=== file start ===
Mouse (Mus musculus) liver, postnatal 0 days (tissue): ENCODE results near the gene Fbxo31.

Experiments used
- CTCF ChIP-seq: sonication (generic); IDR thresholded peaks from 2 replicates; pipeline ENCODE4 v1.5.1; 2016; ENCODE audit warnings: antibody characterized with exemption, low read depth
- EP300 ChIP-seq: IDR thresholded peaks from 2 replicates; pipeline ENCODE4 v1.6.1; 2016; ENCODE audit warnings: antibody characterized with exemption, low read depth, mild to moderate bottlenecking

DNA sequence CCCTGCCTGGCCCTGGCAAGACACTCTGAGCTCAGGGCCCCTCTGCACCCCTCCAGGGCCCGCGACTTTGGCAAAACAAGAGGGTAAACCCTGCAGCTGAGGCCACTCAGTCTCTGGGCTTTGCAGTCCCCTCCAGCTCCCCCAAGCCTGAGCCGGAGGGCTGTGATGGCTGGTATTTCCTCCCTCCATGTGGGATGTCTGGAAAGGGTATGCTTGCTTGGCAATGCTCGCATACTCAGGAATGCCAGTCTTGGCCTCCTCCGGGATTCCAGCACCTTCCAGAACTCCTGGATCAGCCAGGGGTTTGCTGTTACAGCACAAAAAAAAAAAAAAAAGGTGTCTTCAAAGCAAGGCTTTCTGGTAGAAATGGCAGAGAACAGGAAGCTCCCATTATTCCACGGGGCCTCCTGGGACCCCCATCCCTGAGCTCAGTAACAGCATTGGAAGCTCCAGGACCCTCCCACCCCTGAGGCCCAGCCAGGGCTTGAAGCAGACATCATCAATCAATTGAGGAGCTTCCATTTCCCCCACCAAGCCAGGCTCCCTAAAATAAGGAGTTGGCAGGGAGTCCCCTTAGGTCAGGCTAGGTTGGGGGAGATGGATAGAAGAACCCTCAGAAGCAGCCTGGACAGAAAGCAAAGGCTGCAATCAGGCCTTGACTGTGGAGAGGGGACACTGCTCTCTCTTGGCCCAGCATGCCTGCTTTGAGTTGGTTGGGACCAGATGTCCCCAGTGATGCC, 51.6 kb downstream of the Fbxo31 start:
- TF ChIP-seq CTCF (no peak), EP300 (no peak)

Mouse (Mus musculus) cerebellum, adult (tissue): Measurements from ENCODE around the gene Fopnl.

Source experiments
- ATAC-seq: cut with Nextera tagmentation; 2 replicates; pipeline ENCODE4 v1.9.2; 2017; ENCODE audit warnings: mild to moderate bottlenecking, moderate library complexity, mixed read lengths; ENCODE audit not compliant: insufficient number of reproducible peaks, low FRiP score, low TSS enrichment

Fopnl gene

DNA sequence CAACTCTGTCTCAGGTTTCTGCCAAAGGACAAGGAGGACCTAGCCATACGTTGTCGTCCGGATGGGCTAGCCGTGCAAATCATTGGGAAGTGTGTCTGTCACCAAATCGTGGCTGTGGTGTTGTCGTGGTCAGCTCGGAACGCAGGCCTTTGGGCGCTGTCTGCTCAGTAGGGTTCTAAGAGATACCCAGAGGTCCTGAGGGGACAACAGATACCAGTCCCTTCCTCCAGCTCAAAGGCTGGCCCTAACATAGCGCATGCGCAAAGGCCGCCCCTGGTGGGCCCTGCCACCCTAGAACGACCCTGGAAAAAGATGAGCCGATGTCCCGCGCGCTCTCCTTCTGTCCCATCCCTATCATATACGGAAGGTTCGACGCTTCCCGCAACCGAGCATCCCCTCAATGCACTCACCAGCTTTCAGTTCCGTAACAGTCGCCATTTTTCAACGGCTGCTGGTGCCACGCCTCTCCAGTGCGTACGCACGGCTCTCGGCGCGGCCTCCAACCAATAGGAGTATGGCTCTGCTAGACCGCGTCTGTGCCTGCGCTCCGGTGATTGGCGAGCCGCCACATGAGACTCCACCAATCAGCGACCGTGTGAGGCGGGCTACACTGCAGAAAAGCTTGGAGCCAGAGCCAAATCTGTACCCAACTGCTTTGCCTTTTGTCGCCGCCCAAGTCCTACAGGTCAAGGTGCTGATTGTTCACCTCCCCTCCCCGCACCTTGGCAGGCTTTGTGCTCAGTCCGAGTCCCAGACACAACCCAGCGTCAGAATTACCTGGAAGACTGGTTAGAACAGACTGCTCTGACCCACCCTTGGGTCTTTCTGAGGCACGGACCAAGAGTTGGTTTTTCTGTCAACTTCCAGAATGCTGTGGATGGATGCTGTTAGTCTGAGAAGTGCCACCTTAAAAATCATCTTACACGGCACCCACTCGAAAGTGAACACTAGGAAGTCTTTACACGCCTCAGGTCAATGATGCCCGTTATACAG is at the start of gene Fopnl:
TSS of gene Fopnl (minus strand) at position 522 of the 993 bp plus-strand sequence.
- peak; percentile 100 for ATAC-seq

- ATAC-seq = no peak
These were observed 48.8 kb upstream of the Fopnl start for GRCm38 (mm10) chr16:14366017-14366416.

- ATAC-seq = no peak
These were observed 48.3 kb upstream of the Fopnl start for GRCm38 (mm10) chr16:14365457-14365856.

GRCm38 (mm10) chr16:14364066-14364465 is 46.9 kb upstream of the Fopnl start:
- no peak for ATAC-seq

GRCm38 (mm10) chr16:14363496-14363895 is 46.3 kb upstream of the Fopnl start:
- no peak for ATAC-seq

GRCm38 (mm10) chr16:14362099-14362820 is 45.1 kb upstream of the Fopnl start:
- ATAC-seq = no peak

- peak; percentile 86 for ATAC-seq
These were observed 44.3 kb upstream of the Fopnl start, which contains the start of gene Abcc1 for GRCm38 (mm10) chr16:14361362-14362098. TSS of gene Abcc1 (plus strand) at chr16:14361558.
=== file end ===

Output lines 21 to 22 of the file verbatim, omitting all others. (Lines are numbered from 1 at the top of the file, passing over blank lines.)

- no peak for ATAC-seq

GRCm38 (mm10) chr16:14362099-14362820 is 45.1 kb upstream of the Fopnl start: